You can use these business email closing phrases whenever you want to conclude an email in a neutral and respectful tone. 

The following phrases are the most common: 

“All the best…”

“Kindest regards…”

“Warm regards…”


“Best wishes…”

Apologetic business email phrases for closing an email

We mentioned apologetic opening phrases, but now it is time for apologetic business email phrases for closing. 

Namely, they are the proper ending for emails in which you report that you have failed to deliver certain information or simply that you have made a mistake. 

Here are the apologetic business email ending phrases:

“Once again, please accept my/our sincere apologies for the inconvenience I/we caused…”
“Once again, sorry for the inconvenience…”
“Thank you for accepting our apologies…”
“Thank you for your understanding…”
“I hope we will find a solution soon…” 

Business email phrases when you want to set certain expectations 

Business might be compared to a huge race. 

Many would add that business is not a sprint but more like a marathon — it means that there is a lot of planning and thinking in advance involved.

Therefore, people often set some kind of expectations at the end of an email. 

Whether they want to emphasize that all the things discussed in an email were private or they want some further information, it is common to use the following phrases when setting expectations in an email: 

“Please bear in mind that this email is highly confidential…”
“I look forward to hearing from you soon…”
“I look forward to seeing you…”
“Please let me know if you can deliver/send me/do it…”
“Please have it ready by tomorrow. Thank you in advance.”

What are email clichés and should we use them? 

Sometimes we need to use clichés — although we know they should be avoided. 

But, not all clichés are the same. A lot of phrases have become clichés because they are usually true, as well. 

Nevertheless, they are still likable and the majority of professionals use them often. One cannot imagine email communication without business words and phrases such as “ Cheers ” or “ Kind regards ”. 

However, some clichés are really annoying, and that might leave a negative impression on the recipient.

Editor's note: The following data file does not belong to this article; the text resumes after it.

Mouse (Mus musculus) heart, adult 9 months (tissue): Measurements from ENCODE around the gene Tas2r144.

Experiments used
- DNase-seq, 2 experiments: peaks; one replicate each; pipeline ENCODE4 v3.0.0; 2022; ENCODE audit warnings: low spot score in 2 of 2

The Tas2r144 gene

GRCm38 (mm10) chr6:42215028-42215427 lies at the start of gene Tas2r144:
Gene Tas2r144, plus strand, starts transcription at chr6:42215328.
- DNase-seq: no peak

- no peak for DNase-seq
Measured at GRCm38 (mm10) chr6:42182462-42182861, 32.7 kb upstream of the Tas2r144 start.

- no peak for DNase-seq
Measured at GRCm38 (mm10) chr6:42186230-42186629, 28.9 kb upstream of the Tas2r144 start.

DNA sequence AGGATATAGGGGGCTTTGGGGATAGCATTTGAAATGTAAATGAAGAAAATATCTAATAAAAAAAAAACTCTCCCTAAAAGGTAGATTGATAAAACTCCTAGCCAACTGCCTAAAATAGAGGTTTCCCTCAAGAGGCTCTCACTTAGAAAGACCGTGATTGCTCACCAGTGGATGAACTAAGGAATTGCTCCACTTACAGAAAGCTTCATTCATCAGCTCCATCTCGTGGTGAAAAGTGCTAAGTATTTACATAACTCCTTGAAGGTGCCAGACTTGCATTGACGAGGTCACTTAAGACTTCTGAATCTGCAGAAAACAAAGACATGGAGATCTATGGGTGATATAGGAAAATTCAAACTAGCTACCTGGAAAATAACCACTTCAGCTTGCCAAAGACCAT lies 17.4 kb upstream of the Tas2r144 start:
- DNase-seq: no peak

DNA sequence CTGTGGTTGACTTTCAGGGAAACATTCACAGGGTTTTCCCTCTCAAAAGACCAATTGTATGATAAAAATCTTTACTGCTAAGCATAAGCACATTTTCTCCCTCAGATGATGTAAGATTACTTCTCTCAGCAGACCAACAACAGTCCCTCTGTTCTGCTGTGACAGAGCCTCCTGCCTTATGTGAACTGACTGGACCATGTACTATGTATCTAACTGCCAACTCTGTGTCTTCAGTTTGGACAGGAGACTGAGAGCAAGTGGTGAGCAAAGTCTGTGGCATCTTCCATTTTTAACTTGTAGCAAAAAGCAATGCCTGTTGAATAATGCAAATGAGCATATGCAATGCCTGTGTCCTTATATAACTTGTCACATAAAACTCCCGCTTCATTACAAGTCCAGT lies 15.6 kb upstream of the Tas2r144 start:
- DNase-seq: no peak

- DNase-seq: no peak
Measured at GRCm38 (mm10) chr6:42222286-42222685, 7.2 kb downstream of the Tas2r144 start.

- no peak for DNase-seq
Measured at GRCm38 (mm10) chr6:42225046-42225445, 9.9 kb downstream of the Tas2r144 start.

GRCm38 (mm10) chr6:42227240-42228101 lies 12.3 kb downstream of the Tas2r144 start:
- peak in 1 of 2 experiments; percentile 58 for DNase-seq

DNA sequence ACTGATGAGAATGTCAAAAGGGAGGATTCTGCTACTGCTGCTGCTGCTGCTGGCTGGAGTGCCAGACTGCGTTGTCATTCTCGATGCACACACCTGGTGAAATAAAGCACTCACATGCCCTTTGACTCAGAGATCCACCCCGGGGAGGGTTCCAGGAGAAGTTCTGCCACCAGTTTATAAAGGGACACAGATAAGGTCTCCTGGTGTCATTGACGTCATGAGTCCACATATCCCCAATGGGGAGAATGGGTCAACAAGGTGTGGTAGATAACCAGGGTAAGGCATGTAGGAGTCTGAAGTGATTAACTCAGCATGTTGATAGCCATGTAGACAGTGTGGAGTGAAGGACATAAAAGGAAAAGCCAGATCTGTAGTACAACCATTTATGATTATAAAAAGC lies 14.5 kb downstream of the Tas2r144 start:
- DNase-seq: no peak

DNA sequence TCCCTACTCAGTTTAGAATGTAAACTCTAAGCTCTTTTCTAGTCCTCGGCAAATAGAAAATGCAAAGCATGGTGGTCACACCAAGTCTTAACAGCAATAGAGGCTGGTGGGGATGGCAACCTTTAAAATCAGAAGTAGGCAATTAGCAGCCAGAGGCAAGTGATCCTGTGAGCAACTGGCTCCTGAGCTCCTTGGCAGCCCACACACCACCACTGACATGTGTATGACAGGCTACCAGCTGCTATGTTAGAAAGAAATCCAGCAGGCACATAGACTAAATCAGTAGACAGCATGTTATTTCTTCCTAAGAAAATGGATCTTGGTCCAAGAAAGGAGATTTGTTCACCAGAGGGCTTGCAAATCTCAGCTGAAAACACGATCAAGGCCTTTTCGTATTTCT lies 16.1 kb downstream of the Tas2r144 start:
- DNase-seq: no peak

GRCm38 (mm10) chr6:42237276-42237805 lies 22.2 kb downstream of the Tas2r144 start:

For example, I strongly advise you against checking someone’s progress shortly after giving them an assignment. Therefore, avoid the following messages:

  • “As per my last email, I wanted to know how it is going.” 
  • “Just checking if it is in progress…”
  • “Looping in…”

Also, while writing emails, avoid spreading love like it is the summer of 1967. Yeah, it is great to be polite and nice toward your colleagues, but do not overdo it. Especially in business communication. Therefore, avoid the following:

  • Using ‘x’ or kisses in the email closing,
  • Too many exclamation marks after a business email ending phrase,
  • Writing “ Love ” in the email conclusion.

Reduce emails by 47% and improve team collaboration with real-time communication. Try Pumble. 

Conclusion: Knowing business email phrases makes you more confident

Naturally, you do not have to learn all of the aforementioned email phrases by heart. 

Nevertheless, it is important to know where to find them in case you need a kind of “binding material” for your professional emails. 

As we said in the conclusion heading, knowing business email phrases makes you more confident. Furthermore, it makes communication more efficient. 

Of course, you can always come back to this article and get some professional phrases that will enrich your email language. 

However, we are sure that after you spend some time writing professional emails, business phrases will pop up whenever you need them. 

Best regards, 

Pumble team

✉️ Do you have any favorite business email phrases? Have you ever used a wrong phrase that sounded too friendly or formal? How did the other party react? Do you have any additional advice on writing work emails? 

Let us know at [email protected] for a chance to be featured in this or future blog posts. Also, if you found this blog post useful, share it with someone you think would also benefit from it. 


Luka Kovac is a communication author and researcher at Pumble. His work is based on his knowledge of various communication methods, team-working ethics, and psychology. Since he is an experienced remote worker, his articles provide valuable insights into some vital strategies for successful communication and teamwork. When he’s not writing, he’s probably trying new interaction techniques and skills.